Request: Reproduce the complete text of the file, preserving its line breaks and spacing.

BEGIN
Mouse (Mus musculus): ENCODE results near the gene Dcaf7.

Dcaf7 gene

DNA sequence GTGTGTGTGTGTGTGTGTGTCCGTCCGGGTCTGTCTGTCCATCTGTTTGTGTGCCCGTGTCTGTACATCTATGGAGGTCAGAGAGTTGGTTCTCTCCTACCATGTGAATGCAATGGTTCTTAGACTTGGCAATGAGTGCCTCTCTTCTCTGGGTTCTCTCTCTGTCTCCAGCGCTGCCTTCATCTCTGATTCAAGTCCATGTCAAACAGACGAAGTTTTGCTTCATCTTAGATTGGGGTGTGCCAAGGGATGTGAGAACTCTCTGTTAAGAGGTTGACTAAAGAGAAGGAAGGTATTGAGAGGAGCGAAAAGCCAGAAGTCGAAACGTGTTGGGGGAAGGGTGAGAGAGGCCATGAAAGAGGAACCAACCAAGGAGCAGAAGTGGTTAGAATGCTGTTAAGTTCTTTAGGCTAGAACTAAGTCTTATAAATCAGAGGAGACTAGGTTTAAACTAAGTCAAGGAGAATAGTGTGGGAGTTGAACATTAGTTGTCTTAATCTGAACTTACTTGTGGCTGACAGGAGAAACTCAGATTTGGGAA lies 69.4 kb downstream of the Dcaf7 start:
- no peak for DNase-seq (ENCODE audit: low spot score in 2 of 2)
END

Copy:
Mouse (Mus musculus): ENCODE results near the gene Dcaf7.

Dcaf7 gene

DNA sequence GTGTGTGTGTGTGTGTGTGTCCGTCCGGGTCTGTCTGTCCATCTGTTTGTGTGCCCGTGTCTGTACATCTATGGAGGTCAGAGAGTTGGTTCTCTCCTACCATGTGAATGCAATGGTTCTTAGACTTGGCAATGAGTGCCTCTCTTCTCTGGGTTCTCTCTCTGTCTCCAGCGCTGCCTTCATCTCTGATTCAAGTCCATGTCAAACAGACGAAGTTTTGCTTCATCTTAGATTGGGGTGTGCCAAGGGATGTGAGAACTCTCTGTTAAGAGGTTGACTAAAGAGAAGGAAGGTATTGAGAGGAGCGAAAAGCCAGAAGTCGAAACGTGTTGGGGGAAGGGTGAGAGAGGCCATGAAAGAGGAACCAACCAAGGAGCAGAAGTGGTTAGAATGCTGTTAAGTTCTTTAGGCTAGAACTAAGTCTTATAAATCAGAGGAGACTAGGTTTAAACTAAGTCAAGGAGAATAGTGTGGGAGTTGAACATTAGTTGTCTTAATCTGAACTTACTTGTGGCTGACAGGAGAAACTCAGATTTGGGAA lies 69.4 kb downstream of the Dcaf7 start:
- no peak for DNase-seq (ENCODE audit: low spot score in 2 of 2)